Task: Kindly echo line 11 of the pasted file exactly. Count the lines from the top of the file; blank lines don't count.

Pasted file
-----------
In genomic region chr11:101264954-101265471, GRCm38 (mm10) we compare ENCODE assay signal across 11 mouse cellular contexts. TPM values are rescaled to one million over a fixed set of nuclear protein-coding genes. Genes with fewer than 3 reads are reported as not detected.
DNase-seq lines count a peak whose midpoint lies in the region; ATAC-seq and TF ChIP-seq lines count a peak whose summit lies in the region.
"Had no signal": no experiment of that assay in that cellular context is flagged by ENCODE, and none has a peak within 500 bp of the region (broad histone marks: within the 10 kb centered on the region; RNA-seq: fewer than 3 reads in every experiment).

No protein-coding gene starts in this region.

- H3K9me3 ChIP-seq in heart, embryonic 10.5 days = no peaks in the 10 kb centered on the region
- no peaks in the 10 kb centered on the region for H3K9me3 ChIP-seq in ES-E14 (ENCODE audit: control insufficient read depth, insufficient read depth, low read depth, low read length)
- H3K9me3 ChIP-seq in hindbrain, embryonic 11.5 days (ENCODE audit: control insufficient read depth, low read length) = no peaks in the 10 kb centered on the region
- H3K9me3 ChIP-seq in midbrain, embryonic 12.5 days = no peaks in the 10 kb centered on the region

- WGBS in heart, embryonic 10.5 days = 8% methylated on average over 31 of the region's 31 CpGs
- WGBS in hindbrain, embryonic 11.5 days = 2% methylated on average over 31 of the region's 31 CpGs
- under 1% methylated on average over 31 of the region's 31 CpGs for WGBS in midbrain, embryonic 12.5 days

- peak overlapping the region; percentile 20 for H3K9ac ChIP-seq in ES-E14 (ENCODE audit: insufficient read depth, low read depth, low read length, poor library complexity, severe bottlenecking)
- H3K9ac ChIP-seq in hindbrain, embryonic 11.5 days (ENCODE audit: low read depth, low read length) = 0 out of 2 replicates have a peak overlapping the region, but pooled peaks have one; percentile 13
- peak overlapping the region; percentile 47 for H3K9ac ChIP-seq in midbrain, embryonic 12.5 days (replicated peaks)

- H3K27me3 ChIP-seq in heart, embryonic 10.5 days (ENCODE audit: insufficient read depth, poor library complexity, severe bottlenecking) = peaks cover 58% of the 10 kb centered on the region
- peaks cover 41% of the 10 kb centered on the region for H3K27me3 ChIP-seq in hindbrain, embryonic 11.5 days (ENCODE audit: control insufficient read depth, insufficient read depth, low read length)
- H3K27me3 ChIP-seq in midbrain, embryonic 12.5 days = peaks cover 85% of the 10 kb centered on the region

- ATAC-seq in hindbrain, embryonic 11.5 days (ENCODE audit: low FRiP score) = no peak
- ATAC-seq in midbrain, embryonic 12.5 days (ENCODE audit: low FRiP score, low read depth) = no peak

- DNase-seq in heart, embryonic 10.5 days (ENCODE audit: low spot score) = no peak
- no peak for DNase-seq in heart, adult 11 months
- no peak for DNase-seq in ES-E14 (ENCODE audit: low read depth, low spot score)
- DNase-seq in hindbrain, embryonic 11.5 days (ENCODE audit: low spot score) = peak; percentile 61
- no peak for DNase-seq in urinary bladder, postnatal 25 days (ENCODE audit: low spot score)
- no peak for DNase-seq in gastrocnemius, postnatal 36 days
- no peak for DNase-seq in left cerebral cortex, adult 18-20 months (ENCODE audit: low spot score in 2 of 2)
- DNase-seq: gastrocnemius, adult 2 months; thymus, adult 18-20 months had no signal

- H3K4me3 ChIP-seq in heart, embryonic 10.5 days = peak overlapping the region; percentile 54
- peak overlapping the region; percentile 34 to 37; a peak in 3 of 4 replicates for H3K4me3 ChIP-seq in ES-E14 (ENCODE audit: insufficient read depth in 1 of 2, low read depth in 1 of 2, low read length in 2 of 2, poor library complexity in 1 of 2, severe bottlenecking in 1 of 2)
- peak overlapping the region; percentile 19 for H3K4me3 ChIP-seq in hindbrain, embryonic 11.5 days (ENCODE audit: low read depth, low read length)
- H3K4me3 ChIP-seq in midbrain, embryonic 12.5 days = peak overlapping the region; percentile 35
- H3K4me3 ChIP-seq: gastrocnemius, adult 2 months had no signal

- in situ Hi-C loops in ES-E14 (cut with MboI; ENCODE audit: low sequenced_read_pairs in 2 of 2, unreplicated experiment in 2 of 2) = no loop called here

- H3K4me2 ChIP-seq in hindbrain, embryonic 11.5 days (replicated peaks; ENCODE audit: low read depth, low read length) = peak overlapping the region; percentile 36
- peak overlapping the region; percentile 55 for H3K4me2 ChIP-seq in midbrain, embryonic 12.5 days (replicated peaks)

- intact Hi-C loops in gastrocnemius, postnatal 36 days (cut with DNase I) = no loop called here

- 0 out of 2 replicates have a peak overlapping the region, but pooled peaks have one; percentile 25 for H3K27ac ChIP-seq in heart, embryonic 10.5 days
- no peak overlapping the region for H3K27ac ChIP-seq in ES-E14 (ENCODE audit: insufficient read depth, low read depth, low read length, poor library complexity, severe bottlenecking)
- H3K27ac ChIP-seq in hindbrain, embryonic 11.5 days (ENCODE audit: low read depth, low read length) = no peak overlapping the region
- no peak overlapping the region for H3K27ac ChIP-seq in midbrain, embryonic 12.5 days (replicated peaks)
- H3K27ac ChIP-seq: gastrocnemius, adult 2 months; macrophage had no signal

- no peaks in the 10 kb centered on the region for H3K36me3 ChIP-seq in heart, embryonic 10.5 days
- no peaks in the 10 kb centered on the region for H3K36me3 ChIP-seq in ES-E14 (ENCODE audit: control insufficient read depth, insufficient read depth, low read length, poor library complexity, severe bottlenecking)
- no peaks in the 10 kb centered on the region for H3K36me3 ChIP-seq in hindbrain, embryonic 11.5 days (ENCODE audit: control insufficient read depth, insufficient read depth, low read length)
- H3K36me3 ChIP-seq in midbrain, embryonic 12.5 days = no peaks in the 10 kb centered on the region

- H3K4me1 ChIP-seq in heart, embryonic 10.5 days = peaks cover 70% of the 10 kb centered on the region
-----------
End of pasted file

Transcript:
- under 1% methylated on average over 31 of the region's 31 CpGs for WGBS in midbrain, embryonic 12.5 days